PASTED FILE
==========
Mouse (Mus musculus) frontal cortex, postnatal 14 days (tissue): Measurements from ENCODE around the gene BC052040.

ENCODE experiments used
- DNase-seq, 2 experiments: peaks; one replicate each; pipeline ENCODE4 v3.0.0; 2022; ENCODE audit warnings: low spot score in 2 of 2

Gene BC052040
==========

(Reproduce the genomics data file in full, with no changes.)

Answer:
Mouse (Mus musculus) frontal cortex, postnatal 14 days (tissue): Measurements from ENCODE around the gene BC052040.

ENCODE experiments used
- DNase-seq, 2 experiments: peaks; one replicate each; pipeline ENCODE4 v3.0.0; 2022; ENCODE audit warnings: low spot score in 2 of 2

Gene BC052040